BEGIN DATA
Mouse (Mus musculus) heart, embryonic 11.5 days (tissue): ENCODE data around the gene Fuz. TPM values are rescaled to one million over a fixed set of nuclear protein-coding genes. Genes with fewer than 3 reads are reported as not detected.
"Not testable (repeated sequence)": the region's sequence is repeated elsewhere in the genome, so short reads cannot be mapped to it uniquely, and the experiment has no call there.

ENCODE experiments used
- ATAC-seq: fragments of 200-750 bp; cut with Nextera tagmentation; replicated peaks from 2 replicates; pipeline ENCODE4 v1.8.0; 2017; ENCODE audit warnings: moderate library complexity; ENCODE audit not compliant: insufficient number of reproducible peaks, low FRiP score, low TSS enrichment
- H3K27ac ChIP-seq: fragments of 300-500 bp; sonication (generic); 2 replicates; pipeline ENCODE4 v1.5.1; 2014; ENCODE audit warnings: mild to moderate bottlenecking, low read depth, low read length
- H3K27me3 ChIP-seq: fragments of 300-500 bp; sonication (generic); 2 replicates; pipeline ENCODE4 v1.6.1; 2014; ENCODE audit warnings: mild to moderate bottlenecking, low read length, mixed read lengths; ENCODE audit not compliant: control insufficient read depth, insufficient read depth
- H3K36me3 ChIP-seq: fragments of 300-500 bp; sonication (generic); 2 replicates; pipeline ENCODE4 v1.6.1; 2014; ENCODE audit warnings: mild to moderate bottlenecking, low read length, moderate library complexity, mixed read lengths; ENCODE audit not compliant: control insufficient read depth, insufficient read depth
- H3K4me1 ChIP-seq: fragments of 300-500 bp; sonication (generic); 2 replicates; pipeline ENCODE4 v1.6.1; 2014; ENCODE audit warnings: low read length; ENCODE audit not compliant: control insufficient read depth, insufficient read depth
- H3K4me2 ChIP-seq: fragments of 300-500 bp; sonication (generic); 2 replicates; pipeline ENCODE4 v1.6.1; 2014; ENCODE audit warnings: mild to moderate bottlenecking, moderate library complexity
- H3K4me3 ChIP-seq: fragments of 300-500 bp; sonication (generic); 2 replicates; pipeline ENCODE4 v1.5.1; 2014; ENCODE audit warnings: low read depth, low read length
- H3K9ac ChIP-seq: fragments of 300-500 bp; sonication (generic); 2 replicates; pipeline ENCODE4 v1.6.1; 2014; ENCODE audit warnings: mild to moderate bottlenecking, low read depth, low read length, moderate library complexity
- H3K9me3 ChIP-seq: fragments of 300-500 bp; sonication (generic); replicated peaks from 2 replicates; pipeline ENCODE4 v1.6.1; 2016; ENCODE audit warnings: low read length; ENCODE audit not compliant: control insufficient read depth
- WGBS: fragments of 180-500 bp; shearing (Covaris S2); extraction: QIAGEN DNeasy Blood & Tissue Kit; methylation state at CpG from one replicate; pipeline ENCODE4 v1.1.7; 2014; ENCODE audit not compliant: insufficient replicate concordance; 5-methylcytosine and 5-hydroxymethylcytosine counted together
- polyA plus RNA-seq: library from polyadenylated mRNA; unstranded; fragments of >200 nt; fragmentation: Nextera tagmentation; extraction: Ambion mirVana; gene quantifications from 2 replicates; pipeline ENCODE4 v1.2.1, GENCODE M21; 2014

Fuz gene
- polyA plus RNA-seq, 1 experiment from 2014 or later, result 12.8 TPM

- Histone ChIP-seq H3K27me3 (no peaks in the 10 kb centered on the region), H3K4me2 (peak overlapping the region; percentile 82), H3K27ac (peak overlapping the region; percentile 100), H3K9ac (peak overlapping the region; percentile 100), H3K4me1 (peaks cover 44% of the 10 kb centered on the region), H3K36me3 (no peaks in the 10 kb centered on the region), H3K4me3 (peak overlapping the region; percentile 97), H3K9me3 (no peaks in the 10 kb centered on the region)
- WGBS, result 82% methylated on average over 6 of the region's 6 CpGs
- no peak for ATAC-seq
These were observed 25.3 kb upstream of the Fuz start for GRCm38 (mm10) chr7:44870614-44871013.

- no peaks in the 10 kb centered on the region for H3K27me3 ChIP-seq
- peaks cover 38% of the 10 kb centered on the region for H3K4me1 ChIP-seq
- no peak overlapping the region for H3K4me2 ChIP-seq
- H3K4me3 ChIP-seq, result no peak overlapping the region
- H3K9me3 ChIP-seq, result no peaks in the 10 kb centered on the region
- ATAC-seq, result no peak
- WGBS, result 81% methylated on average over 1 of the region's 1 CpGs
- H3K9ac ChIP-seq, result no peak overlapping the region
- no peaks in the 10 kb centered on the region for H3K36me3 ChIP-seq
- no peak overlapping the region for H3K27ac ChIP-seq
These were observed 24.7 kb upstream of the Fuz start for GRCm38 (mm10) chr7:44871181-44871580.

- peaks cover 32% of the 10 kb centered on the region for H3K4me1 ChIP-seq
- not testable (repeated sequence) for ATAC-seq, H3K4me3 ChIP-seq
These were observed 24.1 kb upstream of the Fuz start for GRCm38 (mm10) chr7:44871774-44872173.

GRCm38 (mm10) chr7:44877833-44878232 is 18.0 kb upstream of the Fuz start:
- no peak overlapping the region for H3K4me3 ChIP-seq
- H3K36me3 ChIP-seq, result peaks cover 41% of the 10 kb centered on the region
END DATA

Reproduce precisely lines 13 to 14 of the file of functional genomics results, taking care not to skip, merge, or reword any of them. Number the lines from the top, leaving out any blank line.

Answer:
- WGBS: fragments of 180-500 bp; shearing (Covaris S2); extraction: QIAGEN DNeasy Blood & Tissue Kit; methylation state at CpG from one replicate; pipeline ENCODE4 v1.1.7; 2014; ENCODE audit not compliant: insufficient replicate concordance; 5-methylcytosine and 5-hydroxymethylcytosine counted together
- polyA plus RNA-seq: library from polyadenylated mRNA; unstranded; fragments of >200 nt; fragmentation: Nextera tagmentation; extraction: Ambion mirVana; gene quantifications from 2 replicates; pipeline ENCODE4 v1.2.1, GENCODE M21; 2014